Additionally, effective programs can produce a significant number of affordable homes and preserve them as a vital part of the housing stock. Because the production of affordable housing is often linked to sites where the private market is investing, the result is that these affordable units tend to be located in gentrifying areas or asset-rich neighborhoods. Therefore, inclusionary housing may result in improved access to better schools, public transit, job sites, food options, and other place-based benefits for working families. New residential construction tends to be high-quality, energy efficient, and include amenities; thus, well-designed inclusionary housing programs result in high-grade affordable units that are reputable within the community. Finally, because the success of for-profit residential development companies is contingent upon accurately predicting supply and demand, affordable units created through inclusionary housing programs are often highly marketable and meet local housing needs.

Based upon the individual and collective benefits resulting from these private-public partnerships, it is perhaps unsurprising that inclusionary housing is significantly expanding across communities in the United States. A recent study conducted by the National Housing Conference's Center for Housing Policy and National Community Land Trust Network and published by the Lincoln Institute of Land Policy documented 507 inclusionary housing programs in 487 jurisdictions located within 27 states and the District of Columbia.15

While 78 percent of these programs were located in New Jersey, California, and Massachusetts (which have state laws that incentivize or require meeting a specified share of affordable housing), a growing number of inclusionary housing programs are located in coastal states, the Midwest, the Rocky Mountain West, and the Southeast. For instance, North Carolina has at least 10 programs throughout the state.

The literature on inclusionary housing policies and programs continues to grow. Evidence suggests that inclusionary zoning policies promote inclusive communities by locating affordable housing in low-poverty, high-opportunity neighborhoods. A study of 11 localities across the country with inclusionary housing programs found that affordable units were widely dispersed throughout jurisdictions and located in neighborhoods and assigned to schools with lower poverty rates than other affordable housing.16 Other studies have supported that inclusionary housing programs have promoted racial and economic integration throughout jurisdictions.17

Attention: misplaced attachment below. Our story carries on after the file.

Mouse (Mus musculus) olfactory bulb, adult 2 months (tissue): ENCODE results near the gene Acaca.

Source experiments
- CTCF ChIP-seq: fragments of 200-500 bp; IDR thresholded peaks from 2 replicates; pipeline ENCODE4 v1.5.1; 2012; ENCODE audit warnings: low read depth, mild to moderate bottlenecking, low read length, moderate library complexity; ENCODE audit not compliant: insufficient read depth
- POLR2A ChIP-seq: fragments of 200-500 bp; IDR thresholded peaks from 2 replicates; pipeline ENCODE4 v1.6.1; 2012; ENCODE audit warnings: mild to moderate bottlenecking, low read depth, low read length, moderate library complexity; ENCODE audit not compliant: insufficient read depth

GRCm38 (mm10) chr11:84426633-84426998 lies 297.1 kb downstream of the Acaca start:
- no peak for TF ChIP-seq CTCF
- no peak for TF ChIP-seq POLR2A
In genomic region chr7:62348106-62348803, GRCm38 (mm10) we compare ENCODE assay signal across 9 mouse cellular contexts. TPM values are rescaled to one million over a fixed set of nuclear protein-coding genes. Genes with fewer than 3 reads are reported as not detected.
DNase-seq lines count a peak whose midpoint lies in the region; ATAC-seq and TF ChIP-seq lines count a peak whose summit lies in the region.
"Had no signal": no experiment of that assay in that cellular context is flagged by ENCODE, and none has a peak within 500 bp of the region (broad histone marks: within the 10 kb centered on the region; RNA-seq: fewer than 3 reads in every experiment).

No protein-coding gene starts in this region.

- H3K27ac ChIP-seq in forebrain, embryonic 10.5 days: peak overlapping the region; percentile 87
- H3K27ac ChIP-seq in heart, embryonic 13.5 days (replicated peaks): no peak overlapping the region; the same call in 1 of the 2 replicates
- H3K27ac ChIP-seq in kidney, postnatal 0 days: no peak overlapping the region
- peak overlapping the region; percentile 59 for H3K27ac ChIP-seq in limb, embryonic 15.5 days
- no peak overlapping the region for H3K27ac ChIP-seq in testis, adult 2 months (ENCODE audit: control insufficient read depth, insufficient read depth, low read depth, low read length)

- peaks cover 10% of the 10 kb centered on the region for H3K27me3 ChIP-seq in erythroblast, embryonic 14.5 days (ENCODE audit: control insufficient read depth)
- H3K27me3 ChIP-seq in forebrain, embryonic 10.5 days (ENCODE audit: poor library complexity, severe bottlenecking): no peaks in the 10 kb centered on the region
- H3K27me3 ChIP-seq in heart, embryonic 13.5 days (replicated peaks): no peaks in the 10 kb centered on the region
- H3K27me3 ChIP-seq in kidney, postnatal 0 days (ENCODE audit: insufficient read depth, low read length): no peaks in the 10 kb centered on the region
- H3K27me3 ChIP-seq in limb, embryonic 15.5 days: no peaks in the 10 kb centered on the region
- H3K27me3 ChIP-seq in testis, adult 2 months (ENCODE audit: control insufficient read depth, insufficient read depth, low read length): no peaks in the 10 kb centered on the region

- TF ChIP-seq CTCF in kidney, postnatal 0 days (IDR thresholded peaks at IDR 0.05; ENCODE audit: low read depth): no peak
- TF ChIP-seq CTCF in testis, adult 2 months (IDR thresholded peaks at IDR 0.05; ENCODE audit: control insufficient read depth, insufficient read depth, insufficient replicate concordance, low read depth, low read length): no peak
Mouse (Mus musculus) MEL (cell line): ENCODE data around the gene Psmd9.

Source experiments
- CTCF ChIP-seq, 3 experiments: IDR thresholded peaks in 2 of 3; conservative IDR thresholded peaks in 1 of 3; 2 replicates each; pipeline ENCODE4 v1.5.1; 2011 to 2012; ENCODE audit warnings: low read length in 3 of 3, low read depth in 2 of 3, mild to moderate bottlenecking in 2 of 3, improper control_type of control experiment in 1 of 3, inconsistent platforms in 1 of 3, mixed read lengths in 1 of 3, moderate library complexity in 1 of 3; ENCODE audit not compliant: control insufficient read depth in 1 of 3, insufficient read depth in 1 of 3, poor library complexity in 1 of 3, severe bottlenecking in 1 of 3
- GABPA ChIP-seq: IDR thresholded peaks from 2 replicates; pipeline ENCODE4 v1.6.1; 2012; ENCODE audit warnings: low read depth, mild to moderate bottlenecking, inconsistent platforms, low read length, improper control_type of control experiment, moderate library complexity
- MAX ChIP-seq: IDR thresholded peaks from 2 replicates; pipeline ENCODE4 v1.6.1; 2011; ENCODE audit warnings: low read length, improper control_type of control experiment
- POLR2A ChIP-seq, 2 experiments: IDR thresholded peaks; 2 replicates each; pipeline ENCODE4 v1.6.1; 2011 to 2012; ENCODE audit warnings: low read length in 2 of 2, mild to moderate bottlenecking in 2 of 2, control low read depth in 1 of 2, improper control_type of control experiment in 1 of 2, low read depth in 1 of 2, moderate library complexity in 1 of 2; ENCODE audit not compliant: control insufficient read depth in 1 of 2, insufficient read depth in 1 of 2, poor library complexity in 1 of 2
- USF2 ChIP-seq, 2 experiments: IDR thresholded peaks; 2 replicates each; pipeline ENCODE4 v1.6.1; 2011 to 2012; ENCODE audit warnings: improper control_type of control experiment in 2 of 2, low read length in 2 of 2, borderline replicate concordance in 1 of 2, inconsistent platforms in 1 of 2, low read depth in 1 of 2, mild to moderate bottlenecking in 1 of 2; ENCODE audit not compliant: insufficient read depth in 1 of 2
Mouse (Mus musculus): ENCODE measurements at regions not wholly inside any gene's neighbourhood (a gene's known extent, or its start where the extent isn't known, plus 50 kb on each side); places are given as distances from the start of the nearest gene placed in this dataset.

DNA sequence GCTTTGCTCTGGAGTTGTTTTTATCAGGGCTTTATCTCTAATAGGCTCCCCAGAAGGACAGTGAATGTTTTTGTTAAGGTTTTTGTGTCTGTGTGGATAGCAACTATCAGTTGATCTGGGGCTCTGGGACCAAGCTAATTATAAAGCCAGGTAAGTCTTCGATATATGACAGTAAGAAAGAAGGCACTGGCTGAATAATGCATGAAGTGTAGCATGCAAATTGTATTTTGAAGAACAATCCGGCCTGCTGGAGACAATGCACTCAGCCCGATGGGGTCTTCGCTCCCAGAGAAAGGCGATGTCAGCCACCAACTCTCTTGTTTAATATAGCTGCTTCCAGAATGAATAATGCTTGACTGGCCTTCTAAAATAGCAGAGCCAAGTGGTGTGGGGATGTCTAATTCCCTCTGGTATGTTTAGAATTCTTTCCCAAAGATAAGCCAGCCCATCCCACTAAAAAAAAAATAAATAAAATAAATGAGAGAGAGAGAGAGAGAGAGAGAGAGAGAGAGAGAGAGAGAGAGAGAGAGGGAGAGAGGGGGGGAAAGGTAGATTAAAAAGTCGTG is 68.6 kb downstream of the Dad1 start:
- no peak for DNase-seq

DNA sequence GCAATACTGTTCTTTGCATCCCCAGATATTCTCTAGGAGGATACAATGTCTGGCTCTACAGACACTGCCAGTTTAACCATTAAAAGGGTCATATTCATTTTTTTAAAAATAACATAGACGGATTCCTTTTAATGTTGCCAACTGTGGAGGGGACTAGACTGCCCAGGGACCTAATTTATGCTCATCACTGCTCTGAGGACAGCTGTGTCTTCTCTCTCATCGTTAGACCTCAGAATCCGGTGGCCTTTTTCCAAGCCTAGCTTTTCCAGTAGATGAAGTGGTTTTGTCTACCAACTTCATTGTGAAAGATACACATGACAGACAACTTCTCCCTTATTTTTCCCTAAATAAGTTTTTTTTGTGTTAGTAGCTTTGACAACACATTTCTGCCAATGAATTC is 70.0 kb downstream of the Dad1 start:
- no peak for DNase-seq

Evidence also strongly supports that voluntary programs produce significantly fewer (or hardly any) units relative to mandatory programs.18 National research has found that 83 percent of all U.S. programs had mandatory policies; voluntary programs tend to be more prevalent in the Southeast (in Tennessee, Georgia, and Florida).19 Well-designed policies can lead to significant production. For example, information available from 2002 to 2004 suggests that 10 percent of all newly constructed homes in Chapel Hill, North Carolina, became permanently affordable due to the inclusionary policy.

Research also shows that most inclusionary housing programs are preserving the affordability of units over time. The national study found that 81 percent of 306 inclusionary programs (for which information was available) require that rental units remain affordable for at least 30 years, and 84 percent of 327 programs (for which information was available) require that homeownership units remain affordable for at least 30 years. The majority of these inclusionary programs—for both rental and homeownership—are designed to provide permanent affordability. Older programs tended to have longer affordability durations or opted to revise their policies for longer affordability requirements after recognizing the importance of affordability preservation to reach objectives and minimize attrition of affordable units over time.20